A 16-year-old boy with no known medical illness presented on day 4 of dengue fever at febrile phase. The diagnosis of dengue fever was made based on the symptoms, laboratory findings and confirmed with combo test (NS-1 antigen and dengue IgM and IgG antibodies positive). He also complained of recurrent vomiting and colicky abdominal pain for the past 2 days prior to presentation. He denies having any diarrhoea, symptoms of urinary tract infection, or any joint pain. There was no autonomic abnormalities; recurrent vomiting was due to dengue fever. Upon presentation, he has a temperature of 38°C and otherwise his vital signs were stable with the blood pressure of 130/80 mm Hg, pulse rate of 80 beats per minute, and fair perfusion status. On physical examination, he was pink, not jaundice, and mildly dehydrated. His abdomen was soft, not tender, and with no palpable mass or organomegaly. Examination of the cardiorespiratory and central nervous system reveals no obvious abnormality. Blood investigations taken at that time reveal bi-cytopenia, mild transaminitis, and mild hyponatremia (as shown in Table 1), which all are expected from dengue fever. He was given fluid replacement with intravenous 0.9% saline at a rate of 1 mL/kg/h. On day 2 of admission while patient was still in febrile phase, he complained of numbness over the toes bilaterally since last night which extended to involve the hindfoot. He has no weakness. Upon examination, it was noted that there was loss of sensation from all modalities over the lower limb up to the level of the knee and also absence of reflexes over both ankles. Pain was not present. Plantar reflexes were muted. Muscle power was full all over the lower limbs and there was no cerebellar sign as well. At this point, acute demyelinating disease involving the sensory nerve was suspected and thus, electrodiagnostic test was done. The nerve conduction studies showed slowing of conduction velocity of sensory potential, normal motor response, and F waves with no increase in distal latency over the common peroneal and posterior tibial nerve. Needle electromyographic examination showed no reduction in distal amplitudes, no positive sharp wave, and no fibrillation potential. These features were suggestive of demyelinating neuropathy. In view of the low platelet count and unable to obtain consent from the patient, lumbar puncture was not performed. However, the serum anti-GM1b antibody level was taken and came back positive. Therefore, he was subjected to intravenous immunoglobulin 0.4 g/kg daily for 5 days with a total dose of 2 g. After completion of the treatment, his sensation and ankle reflexes slowly got back to normal. He was then discharged well and was followed up in the neurology clinic.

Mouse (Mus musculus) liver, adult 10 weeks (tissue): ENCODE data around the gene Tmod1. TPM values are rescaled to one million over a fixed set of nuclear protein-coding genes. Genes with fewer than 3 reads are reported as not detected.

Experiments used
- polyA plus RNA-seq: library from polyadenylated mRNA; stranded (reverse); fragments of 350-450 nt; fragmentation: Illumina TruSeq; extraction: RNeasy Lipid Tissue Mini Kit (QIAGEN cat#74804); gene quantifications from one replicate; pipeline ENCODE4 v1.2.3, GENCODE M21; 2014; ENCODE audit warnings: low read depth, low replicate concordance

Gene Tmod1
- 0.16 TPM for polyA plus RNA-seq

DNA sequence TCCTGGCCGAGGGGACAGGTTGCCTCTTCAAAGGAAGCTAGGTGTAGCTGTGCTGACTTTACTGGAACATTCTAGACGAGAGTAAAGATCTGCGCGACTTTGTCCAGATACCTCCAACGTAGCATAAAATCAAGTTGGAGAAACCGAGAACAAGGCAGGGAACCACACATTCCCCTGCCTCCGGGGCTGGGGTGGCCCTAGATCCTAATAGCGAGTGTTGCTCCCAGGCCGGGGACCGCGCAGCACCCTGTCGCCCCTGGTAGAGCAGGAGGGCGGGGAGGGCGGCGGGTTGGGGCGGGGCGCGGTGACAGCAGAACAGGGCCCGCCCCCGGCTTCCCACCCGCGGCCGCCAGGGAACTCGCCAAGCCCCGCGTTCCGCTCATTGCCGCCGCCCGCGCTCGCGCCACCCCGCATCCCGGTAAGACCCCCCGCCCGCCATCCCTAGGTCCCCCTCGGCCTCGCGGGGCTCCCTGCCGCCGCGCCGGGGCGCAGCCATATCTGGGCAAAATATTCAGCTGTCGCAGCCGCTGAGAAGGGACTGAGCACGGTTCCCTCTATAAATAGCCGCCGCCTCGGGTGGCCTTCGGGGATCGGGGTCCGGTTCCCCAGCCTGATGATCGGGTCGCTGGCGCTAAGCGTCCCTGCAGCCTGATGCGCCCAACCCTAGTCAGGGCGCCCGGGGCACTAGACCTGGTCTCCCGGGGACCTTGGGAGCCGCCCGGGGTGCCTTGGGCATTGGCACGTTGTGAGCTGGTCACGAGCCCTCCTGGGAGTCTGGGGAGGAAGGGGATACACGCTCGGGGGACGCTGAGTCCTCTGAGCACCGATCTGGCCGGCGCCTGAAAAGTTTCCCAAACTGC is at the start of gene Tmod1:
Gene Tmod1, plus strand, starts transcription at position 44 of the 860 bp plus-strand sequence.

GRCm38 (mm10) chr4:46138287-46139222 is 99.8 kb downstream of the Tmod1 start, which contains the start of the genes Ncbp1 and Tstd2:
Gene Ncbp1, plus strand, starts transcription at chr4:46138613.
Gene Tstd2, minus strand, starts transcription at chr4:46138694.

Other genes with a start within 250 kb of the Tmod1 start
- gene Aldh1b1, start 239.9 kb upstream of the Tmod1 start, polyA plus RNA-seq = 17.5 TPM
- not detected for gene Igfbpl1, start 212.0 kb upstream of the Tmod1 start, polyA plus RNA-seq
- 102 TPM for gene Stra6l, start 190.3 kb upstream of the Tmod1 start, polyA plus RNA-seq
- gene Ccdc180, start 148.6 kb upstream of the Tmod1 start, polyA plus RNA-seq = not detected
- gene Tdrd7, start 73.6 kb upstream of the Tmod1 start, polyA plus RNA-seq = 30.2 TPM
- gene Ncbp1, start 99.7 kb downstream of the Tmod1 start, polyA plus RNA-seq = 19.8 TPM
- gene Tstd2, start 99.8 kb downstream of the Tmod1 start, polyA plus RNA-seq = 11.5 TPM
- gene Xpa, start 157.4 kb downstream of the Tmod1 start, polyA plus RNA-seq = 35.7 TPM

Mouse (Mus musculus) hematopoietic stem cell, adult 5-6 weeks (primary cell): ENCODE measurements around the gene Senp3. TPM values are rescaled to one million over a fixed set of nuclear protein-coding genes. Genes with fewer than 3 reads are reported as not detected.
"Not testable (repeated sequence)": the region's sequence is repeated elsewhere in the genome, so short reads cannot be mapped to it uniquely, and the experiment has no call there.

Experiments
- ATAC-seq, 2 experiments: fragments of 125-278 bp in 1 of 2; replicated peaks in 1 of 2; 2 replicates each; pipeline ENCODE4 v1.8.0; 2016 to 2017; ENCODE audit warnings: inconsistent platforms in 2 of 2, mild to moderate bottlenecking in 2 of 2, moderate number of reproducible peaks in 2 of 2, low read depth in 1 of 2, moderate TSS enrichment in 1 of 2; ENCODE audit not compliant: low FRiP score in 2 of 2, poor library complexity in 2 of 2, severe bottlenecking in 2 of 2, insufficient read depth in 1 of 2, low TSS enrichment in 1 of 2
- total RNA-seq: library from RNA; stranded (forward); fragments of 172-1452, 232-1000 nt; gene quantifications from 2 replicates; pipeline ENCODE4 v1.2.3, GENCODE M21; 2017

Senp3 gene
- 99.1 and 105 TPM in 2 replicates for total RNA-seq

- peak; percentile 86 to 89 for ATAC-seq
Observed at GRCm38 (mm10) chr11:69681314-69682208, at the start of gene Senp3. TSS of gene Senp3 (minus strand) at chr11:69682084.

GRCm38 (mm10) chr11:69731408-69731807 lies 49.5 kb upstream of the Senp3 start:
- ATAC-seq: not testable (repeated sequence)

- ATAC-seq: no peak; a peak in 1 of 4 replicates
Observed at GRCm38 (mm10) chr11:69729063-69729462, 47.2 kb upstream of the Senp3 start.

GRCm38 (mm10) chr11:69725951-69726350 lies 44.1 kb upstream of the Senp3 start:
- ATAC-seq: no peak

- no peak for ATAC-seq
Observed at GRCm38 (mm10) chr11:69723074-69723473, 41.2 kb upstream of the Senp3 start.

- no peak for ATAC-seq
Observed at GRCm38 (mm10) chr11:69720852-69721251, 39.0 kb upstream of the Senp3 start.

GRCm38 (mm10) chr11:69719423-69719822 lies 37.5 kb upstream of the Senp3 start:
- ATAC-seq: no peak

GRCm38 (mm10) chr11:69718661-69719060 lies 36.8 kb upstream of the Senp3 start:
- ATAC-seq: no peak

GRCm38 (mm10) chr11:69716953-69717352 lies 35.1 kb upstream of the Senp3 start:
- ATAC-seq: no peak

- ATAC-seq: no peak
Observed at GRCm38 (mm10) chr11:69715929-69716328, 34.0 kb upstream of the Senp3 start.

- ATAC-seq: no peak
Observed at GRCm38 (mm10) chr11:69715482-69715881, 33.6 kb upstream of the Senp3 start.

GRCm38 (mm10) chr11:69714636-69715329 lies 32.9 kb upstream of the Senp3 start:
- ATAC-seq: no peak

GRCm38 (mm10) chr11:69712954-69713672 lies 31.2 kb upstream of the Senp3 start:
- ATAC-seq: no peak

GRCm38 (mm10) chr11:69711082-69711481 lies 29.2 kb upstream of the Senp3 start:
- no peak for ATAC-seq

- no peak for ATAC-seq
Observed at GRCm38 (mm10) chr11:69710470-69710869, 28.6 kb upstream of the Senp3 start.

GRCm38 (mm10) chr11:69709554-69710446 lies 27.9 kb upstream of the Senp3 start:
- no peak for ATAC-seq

Table 1.